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Former RMBS Trader Found Guilty in TARP Fraud Case

Christy Romero, Special Inspector General for the Troubled Asset Relief Program (SIGTARP) announced in a press release Friday that a federal jury in New Haven, Connecticut has convicted Jesse C. Litvak, a registered broker-dealer and former managing director at New York investment bank Jefferies & Co., Inc., of multiple offenses involving schemes to defraud customers trading in residential mortgage-based securities (RMBS).

Litvak was convicted on all counts, including ten counts of securities fraud, one count of defrauding TARP, and four counts of making false statements.

"This afternoon, Jesse Litvak, a former senior trader at New York investment bank Jefferies & Co., was convicted of lying through his teeth to defraud American taxpayers out of their hard-earned TARP investments," Romero said.

Romero continued, "Trading in mortgage securities can be a complicated business, but what the defendant did was simple—he lied to, defrauded, and illegally overcharged customers out of pure greed to benefit Jefferies and himself."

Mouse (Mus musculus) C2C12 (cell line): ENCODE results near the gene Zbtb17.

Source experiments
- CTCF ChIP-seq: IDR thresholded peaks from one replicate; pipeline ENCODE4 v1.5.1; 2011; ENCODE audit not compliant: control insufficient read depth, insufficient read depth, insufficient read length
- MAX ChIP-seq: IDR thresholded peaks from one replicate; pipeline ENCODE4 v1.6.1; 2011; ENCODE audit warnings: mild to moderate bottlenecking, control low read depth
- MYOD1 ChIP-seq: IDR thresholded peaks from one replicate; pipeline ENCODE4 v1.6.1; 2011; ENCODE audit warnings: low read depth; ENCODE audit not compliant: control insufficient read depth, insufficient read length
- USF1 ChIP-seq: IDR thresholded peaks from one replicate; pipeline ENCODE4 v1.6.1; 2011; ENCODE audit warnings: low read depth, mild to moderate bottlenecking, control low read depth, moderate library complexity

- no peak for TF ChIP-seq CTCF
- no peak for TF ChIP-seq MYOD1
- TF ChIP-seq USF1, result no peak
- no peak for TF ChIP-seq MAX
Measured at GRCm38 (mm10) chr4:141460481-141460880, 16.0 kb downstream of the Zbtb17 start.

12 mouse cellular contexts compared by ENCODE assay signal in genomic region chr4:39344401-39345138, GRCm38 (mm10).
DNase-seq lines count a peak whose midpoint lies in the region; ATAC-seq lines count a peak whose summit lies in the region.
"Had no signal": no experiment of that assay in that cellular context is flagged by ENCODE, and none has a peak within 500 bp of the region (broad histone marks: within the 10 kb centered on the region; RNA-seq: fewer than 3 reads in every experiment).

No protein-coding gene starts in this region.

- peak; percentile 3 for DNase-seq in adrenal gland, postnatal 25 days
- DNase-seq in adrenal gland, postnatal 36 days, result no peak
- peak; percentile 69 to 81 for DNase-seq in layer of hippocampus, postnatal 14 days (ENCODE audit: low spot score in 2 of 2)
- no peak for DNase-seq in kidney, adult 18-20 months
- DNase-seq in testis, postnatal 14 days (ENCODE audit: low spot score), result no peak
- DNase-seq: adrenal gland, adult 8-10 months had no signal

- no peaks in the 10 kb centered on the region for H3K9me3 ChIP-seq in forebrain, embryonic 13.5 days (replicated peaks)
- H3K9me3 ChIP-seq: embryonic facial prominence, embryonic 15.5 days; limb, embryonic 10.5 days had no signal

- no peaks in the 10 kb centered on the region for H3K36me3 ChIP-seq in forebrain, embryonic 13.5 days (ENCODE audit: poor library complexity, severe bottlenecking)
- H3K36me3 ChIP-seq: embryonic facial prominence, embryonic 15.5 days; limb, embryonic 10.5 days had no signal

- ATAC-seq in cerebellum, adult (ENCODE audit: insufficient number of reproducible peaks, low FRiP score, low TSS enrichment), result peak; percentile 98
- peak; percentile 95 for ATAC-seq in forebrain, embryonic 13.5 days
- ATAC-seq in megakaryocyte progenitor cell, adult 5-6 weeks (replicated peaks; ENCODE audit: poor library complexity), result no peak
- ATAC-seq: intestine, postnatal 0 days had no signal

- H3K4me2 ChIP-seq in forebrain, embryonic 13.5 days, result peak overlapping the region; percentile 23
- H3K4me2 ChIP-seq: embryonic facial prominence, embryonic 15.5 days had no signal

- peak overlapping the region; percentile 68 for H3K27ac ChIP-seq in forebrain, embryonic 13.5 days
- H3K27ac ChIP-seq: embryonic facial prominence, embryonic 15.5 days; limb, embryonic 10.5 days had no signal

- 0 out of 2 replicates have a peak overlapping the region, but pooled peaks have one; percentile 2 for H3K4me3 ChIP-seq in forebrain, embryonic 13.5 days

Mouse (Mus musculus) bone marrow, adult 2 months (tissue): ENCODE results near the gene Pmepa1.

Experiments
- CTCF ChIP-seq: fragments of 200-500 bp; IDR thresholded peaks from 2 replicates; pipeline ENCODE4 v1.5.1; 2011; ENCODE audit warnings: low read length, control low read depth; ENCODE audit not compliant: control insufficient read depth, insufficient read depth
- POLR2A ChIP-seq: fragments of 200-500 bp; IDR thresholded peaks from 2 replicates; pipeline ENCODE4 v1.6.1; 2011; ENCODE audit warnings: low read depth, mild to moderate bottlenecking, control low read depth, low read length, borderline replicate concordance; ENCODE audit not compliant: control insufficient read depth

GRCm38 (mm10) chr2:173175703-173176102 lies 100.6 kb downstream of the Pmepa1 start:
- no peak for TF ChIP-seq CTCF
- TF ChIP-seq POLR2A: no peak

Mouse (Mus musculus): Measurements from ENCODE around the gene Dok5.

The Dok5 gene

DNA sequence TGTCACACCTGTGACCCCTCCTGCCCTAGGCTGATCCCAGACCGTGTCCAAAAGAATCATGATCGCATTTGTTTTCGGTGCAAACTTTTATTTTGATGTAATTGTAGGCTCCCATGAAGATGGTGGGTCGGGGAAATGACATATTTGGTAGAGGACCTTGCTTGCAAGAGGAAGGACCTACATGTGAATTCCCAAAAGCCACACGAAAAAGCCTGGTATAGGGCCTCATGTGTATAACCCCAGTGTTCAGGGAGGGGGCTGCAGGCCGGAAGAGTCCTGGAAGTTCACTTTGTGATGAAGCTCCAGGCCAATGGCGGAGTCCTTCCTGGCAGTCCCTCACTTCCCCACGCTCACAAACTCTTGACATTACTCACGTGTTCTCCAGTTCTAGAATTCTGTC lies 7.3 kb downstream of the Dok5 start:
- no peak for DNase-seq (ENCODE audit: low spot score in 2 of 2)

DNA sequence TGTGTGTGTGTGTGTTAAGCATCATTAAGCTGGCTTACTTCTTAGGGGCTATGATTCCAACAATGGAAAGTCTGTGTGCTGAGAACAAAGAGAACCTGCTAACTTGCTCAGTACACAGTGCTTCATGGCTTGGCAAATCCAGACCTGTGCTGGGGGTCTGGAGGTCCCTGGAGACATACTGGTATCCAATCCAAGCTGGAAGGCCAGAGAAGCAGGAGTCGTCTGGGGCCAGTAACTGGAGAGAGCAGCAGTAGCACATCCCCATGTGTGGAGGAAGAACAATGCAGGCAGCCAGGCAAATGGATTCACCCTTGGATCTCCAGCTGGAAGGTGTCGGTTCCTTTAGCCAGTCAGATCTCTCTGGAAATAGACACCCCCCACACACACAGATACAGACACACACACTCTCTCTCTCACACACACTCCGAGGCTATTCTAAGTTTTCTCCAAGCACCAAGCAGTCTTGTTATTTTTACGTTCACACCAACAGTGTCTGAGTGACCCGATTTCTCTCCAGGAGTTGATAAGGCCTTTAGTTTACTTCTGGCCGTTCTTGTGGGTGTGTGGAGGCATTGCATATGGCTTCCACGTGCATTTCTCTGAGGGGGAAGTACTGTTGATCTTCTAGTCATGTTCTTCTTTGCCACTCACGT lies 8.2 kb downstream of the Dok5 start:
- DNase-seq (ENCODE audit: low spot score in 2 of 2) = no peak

Litvak, as a broker-dealer, misrepresented the RMBS seller's asking price to the buyer, and subsequently misrepresented the buyer's asking price to the seller. By creating a gap that did not exist, Litvak, on behalf of Jefferies, pocketed the difference.

Additionally, Litvak took bonds held in Jefferies' inventory and sold them to RMBS buyers after inventing a fictitious third-party seller. "This ruse allowed Litvak to charge the buyer an extra commission that Jefferies was not entitled to because it was selling bonds it held in its own inventory," the release said.

Litvak reportedly defrauded numerous funds for a total of more than $2 million.

The release noted, "Litvak was found guilty of ten counts of securities fraud, a charge that carries a maximum term of imprisonment of 20 years on each count, one count of TARP fraud, which carries a maximum term of imprisonment of 10 years, and three counts of making false statements to the federal government, a charge that carries a maximum term of imprisonment of five years on each count."

About Author: Colin Robins

Colin Robins is the online editor for DSNews.com. He holds a Bachelor of Arts from Texas A&M University and a Master of Arts from the University of Texas, Dallas. Additionally, he contributes to the MReport, DS News' sister site.

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